Call out to Fight the Height!

Hello to the approximately 2000 people on ccap’s citywide supporter list,

Downtown Eastside residents, including the approximately 1000 homeless people living in our area, need your help.

The city is poised to potentially approve a disastrous plan to lift the zoning in different parts of the Downtown Eastside that will threaten the tenure of low-income people and the assets of their community. This plan will likely lead to more homelessness. It would be great if you could help by getting your groups to sign on to this “Resolution against the Historic Area Height Review” below. There is no deadline for endorsements, but ideally endorsements would come before the 20th.

Read past the resolution below to learn more about this issue. You will find a link to the city hall report, a letter from a group chaired by Mike Harcourt opposing the new density (which is a sign that we are making some headway), CCAP’s position on the new density and lastly, how you can sign up to speak, if you choose to attend the City Council meeting on Thursday, Jan 20th, 2011 at 2 pm. For those of you who want to learn even more, see the links to key articles that have been written over the last few years on this issue.

We encourage our friends from around the city to attend the City Council meeting on the 20th, even if not speaking. It will be an exciting afternoon (potentially going into the evening), you will likely learn a lot, hear DTES residents and their supporters put their heart and soul into amazing speeches and come away inspired and enthused.

In solidarity,
Wendy
CCAP

PS, there will be a media conference at Hastings & Carrall on Monday at 10 a.m. Please come if you can.

Resolution against the Historic Area Heights Review

January 13, 2011

Dear Mayor and Council members,

As individuals, resident groups and agencies concerned about:
– Hotel room rent increases (only 12% of privately owned rooms now rent for the welfare shelter allowance or less) not tracked by the city and rent increases for businesses serving low income residents;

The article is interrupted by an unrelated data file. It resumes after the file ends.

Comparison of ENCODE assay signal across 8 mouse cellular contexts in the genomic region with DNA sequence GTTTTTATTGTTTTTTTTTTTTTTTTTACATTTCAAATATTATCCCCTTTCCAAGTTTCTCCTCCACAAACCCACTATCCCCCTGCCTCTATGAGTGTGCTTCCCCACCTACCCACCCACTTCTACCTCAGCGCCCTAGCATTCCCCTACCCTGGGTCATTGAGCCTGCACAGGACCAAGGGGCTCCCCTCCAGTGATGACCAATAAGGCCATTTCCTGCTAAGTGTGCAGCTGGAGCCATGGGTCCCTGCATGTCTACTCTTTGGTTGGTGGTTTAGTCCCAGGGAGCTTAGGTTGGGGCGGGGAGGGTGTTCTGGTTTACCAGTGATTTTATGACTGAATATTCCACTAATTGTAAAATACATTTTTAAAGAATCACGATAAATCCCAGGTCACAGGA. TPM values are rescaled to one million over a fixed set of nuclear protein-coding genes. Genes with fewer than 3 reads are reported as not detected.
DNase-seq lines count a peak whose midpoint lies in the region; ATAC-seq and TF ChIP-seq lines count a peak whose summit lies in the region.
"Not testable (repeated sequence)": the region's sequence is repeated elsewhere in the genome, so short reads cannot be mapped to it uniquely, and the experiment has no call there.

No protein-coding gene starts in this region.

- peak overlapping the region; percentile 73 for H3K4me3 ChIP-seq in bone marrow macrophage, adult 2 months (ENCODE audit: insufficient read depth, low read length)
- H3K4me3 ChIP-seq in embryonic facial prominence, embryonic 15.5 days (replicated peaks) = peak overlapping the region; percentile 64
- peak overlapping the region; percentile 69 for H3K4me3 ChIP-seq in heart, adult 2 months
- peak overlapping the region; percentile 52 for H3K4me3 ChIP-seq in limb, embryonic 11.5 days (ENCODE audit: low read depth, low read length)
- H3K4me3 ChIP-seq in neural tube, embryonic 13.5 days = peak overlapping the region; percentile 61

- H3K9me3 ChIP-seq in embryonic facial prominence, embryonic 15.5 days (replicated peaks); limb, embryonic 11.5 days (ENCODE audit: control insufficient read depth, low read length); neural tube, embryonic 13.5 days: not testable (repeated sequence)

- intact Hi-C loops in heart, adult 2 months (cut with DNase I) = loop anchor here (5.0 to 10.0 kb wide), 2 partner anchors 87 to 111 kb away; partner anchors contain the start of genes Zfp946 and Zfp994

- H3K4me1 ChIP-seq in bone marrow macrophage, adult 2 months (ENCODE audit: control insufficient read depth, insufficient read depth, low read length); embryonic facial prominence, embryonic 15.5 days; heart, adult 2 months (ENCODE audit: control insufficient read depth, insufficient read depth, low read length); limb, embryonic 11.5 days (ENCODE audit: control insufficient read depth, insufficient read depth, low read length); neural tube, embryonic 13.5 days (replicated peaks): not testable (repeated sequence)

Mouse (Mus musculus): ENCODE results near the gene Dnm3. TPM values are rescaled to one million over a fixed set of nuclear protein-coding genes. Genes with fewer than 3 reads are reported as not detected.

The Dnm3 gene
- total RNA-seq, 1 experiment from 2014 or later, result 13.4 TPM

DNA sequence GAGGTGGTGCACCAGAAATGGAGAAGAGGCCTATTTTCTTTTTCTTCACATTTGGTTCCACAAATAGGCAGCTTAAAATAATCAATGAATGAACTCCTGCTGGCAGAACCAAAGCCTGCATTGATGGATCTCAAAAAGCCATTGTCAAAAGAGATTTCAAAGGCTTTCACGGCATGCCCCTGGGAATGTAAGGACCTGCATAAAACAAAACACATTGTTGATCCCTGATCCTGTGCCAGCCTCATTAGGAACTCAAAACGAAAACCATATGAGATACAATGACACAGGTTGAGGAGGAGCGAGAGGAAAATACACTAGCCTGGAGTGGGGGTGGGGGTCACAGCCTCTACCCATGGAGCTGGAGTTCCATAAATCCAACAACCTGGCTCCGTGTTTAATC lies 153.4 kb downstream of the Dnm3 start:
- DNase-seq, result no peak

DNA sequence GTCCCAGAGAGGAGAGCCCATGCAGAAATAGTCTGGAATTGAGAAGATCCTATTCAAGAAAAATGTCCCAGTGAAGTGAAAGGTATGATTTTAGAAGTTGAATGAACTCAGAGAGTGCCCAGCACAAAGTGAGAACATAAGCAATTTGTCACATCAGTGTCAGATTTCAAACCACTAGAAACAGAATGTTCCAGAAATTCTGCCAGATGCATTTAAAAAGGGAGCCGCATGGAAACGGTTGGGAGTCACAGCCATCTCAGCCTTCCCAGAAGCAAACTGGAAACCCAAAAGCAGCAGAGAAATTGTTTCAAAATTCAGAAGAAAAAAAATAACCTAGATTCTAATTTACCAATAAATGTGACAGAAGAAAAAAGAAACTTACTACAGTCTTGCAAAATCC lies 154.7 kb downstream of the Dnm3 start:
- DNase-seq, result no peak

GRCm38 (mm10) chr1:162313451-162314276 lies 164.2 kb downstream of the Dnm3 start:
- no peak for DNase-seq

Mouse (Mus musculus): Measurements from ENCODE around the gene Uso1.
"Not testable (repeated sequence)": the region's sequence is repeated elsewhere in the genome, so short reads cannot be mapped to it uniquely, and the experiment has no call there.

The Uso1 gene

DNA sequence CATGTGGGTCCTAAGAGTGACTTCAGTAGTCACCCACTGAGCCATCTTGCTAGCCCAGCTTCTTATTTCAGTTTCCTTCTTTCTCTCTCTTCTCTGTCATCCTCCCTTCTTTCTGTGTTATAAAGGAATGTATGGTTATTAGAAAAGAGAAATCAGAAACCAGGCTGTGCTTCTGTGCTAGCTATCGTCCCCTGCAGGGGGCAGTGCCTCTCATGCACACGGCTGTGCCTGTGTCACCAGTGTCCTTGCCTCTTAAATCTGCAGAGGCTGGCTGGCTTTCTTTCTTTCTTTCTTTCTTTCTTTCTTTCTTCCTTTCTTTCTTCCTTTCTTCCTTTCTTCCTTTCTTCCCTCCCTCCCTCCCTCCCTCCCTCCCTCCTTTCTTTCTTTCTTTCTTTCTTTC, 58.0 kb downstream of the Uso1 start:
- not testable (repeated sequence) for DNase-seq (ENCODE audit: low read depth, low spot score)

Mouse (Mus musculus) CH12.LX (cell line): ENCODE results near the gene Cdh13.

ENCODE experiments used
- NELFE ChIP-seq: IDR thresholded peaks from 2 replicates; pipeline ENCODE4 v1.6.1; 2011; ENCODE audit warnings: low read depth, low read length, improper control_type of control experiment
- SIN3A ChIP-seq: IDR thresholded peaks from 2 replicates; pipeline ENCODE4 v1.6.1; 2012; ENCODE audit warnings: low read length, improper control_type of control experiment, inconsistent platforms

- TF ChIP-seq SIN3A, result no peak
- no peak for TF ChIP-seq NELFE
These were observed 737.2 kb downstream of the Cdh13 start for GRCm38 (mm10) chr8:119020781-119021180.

– Hotel closures and “renovictions;”
– The displacement of low-income residents from the Downtown Eastside, contrary to city policy;
– Increased homelessness measured in the last city survey;
– More harassment of low-income residents by security guards and police;
– The erosion of unique and authentic community assets such as a strong sense of community, feeling accepted and at home, empathy with people who have health and addiction issues, connection to our cultural heritage, a strong commitment to volunteering, cheap or free necessities that are close by, needed health and social services,

We call on City Council to
– Buy 10 sites for low income resident-controlled social housing within the Downtown Eastside before the next municipal election; and
– Vote against adding any new density for condos within the Downtown Eastside until the assets and tenure of low-income residents are secured and until the Social Impact Study and DTES Strategy are complete.

We also call on city staff and Council to recognize that many groups and individuals in the DTES community, not just the Carnegie Community Action Project, oppose the recommendations of the Historic Area Height Review report.

Sincerely,

Carnegie Community Action Project
Downtown Eastside Neighbourhood Council
Power of Women
REED (Resist Exploitation, Embrace Dignity)
Streams of Justice